Marketers all over the world find ways to engineer a plan to sell their products. Most recently, businesses have taken the DTC route to keep rent expenses low and facilitate the transaction efforts for the end-user. However, by separating the end-user from the source, a communication barrier is created leaving the end-user detached from the good.
Where did it come from? How was it made? Who put this together? All questions that are do not have transparent answers when you shop online.
Logistically, there is no sense in physically connecting the end-user to the source. This is especially true in the US where the source of many products are overseas. But behind every creation is a story, and the end-users have voiced their interest in hearing those stories. Customers want to be confident that the products are genuine, acquired honestly, and live up to their standards.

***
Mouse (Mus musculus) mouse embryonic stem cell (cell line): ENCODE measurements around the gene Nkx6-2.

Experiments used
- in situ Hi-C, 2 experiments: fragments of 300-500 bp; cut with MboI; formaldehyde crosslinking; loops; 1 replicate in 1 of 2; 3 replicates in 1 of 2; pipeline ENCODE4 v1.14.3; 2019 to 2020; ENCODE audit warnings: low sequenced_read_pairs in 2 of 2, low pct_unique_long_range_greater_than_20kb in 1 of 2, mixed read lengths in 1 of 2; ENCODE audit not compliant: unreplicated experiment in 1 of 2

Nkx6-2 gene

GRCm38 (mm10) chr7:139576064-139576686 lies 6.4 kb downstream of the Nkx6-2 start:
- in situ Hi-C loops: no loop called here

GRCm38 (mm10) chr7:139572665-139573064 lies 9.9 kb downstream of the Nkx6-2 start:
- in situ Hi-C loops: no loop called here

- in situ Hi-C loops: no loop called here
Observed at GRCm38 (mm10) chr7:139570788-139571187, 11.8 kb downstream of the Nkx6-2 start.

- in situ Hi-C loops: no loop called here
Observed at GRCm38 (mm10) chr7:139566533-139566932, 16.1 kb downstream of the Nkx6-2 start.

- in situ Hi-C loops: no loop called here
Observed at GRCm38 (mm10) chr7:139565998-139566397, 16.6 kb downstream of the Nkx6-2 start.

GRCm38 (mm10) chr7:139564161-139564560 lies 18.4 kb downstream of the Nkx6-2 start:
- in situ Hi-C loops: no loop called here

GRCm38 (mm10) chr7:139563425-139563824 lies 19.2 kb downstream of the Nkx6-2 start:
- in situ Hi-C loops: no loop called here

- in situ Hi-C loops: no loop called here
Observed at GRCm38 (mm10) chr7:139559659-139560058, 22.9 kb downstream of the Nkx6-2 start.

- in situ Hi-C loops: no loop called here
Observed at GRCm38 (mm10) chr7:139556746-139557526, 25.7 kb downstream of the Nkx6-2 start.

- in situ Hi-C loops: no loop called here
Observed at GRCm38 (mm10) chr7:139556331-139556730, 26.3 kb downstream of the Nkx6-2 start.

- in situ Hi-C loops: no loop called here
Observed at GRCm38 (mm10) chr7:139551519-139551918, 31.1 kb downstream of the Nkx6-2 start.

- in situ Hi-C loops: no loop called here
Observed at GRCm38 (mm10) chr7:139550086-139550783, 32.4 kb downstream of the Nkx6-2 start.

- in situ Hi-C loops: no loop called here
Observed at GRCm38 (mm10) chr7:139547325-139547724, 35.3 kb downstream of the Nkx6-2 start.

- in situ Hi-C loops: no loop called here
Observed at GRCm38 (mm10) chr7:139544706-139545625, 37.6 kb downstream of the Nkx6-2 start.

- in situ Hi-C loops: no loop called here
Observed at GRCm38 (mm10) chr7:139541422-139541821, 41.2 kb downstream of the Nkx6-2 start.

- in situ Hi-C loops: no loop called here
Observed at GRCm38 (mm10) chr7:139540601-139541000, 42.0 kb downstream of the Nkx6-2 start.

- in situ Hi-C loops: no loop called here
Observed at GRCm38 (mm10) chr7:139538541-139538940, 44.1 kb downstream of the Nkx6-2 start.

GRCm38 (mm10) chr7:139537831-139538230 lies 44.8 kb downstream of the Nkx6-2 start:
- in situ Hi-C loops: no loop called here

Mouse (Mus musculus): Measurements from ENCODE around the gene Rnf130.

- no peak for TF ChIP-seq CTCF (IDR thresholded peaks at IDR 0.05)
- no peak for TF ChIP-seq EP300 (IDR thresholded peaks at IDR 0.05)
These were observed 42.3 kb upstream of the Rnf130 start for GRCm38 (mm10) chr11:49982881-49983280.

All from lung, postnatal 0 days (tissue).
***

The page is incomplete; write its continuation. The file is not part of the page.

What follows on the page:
Supply chain transparency is a way of opening your door to your customers. Being transparent with your customers will allow companies to build a connection, build trust, and simultaneously drive improvements to the supply chain. California created the Supply Chain Transparency Act, which requires companies doing business in California to provide information on their supply chains to help eradicate slavery and human trafficking.
B2B International Marketing
Suppliers may be interested in creating visual representations of their operations. Vendors may start to even request relevant information from their suppliers.